Review: One tenth of patients with Crohn disease have prolonged remissionPDF
ACP J Club. 2002 Nov-Dec;137:115. doi:10.7326/ACPJC-2002-137-3-115
Loftus EV Jr, Schoenfeld P, Sandborn WJ. The epidemiology and natural history of Crohn’s disease in population-based patient cohorts from North America: a systematic review. Aliment Pharmacol Ther. 2002 Jan;16:51-60. [PubMed ID: 11856078] (All 2002 articles were reviewed for relevancy, and abstracts were last revised in 2008.)
In patients with Crohn disease, what is the natural history of the disease?
Studies were identified by searching MEDLINE, Current Contents (1966 to September 2000), and bibliographies of relevant studies.
2 reviewers independently selected fully published English language trials that were population-based studies of patients followed from the time of initial diagnosis; used appropriate and objective criteria for disease; had sufficiently long and complete follow-up; and quantified disease activity, medication use, and surgery.
2 reviewers independently and blindly extracted data on disease severity or activity, use of medication, and surgical resection rates. Disagreements were resolved by consensus.
3 studies of 1 population-based cohort (225 persons followed from 1940 to 1993) met the selection criteria for natural history studies. 1 study showed that a representative patient spent 24% of the lifetime disease course in medical remission, 27% with mild disease, 1% with severe drug-responsive disease, 4% with severe drug-dependent disease, 2% with severe drug-refractory disease, 1% in surgery, and 41% in postsurgical remission. Few patients had prolonged remission: 10% of patients were cured, 73% had a chronic intermittent disease course, and 13% had an unremitting disease course. Data were insufficient to determine which prognostic factors predicted prolonged remission. 43% of patients received treatment with conventional corticosteroids at some time in the disease course. In any given year, approximately 10% of patients were treated with conventional corticosteroids or other immune-modifier agents, and approximately 30% of patients were treated with 5-aminosalicylate agents. 41% of patients had ≥ 1 resection, and 57% had ≥ 1 operative procedure.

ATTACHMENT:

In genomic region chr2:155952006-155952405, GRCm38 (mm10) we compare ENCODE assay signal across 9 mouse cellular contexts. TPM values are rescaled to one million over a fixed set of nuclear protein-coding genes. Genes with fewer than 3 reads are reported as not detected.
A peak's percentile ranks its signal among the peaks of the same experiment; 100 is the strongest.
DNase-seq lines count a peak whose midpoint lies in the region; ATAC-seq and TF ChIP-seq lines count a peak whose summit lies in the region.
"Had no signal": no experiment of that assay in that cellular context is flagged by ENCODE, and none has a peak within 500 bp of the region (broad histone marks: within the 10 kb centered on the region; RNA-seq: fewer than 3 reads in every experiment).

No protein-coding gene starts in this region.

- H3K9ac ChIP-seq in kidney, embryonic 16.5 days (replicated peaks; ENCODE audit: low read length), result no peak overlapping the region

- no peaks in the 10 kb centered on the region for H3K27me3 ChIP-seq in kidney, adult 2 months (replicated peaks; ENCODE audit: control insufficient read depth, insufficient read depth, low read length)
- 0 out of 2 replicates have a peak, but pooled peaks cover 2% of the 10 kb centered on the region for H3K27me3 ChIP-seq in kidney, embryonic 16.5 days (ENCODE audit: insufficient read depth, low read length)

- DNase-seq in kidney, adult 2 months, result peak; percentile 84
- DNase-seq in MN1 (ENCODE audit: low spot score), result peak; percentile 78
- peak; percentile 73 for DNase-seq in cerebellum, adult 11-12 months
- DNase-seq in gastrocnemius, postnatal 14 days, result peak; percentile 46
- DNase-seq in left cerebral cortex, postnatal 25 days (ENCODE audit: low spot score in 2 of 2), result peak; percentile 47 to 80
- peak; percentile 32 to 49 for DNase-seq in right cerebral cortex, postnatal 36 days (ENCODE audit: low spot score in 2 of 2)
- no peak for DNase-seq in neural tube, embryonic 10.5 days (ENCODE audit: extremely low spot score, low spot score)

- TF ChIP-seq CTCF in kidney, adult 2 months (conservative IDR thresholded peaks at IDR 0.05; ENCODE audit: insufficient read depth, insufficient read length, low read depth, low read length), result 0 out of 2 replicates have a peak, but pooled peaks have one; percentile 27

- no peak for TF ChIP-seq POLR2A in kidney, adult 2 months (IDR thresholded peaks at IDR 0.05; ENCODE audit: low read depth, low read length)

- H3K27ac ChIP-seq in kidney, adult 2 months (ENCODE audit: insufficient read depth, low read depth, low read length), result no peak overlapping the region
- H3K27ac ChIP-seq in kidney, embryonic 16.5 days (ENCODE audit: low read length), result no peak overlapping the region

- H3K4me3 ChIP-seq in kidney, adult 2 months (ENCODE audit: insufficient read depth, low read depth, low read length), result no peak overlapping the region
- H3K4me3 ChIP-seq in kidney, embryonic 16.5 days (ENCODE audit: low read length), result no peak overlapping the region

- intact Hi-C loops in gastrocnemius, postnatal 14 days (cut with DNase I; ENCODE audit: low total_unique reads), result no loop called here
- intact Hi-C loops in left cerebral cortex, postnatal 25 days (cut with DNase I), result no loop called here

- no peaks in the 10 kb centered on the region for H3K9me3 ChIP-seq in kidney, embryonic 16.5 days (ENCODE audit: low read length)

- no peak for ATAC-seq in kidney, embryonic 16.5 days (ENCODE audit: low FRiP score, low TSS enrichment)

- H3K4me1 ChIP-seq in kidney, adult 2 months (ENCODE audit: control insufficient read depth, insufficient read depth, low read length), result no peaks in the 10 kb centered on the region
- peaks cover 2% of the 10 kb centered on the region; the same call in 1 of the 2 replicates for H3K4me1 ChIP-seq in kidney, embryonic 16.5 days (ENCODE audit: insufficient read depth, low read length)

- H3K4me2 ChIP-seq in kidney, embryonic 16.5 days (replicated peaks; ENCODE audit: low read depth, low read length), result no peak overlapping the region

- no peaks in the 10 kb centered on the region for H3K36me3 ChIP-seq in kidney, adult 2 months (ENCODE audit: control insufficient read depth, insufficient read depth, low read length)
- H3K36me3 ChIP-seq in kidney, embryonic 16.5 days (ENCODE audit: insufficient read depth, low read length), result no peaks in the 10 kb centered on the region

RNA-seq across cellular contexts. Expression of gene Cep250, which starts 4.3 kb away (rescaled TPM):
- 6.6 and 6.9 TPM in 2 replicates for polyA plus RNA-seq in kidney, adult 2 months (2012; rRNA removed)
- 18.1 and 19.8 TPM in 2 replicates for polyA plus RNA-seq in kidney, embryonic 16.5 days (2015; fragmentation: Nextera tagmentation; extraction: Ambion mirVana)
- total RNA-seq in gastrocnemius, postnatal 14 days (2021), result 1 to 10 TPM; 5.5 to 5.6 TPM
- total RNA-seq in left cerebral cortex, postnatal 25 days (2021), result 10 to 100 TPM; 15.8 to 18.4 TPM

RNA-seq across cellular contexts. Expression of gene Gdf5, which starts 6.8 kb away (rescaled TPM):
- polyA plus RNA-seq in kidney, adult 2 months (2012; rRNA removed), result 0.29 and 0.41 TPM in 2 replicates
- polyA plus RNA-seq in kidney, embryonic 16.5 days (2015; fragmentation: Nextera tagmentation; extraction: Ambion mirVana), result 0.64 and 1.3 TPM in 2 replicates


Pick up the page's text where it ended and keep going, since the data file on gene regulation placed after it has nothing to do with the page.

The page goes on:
In patients with Crohn disease, one tenth of patients have prolonged remission. Almost three quarters of patients have a chronic intermittent disease course, and about one eighth have an unremitting disease course. Less than one half of patients receive corticosteroids, and more than one half have at least 1 operative procedure.
Source of funding: AstraZeneca LP.
For correspondence: Dr. E.V. Loftus, Jr, Mayo Clinic, Rochester, MN, USA. E-mail email@example.com.
The review by Loftus and colleagues summarizes data from 3 previously published studies that describe the natural history of Crohn disease in Olmsted County, Minnesota, USA. Since only 2 well-characterized, population-based, cohort studies have been done (Copenhagen  and Olmsted counties), this report provides valuable prognostic information. From a clinical perspective, the most important message is that most patients with Crohn disease have a relatively benign clinical course. At any given time, most patients are in remission; moreover, less than half of the patients in this cohort required corticosteroid therapy during their lifetime experience with the disease. Accordingly, physicians who manage these patients should be aware that much of the literature describing the prognosis of Crohn disease has originated from tertiary care centers and thus overstates the disease severity. Certainly this is reassuring news for most patients.
However, Loftus and colleagues also note that a few patients have aggressive disease. Moreover, most patients require surgery at some time. Although disease recurrence after surgery is usually inevitable, surgically induced remission is more durable than medically induced remission, and most patients enjoy good quality of life following an operation. Thus, surgery plays an important role in overall management. This review also underscores the point that the greatest challenge for medical therapy is to modify the clinical course of patients with aggressive disease. Since it would be a great advantage to identify this subgroup on the basis of clinical characteristics, the authors’ unsuccessful search for prognostic markers is disappointing. The only characteristic that seems to predict poor prognosis is the initiation of corticosteroid therapy. On the basis of this observation, most opinion leaders now advocate the use of immunosuppressives for patients in whom a course of induction therapy with corticosteroids has failed. This strategy was relatively uncommon in Olmsted County during this period of observation; thus, further updates of these data should provide insight into whether more aggressive therapy will modify the natural history of the disease.
Brian Feagan, MD
University of Western Ontario
London, Ontario, Canada
1. Binder V, Hendriksen C, Kreiner S. Prognosis in Crohn’s disease-based on results from a regional patient group from the county of Copenhagen. Gut. 1985;26:146-50. [PubMed ID: 3967832]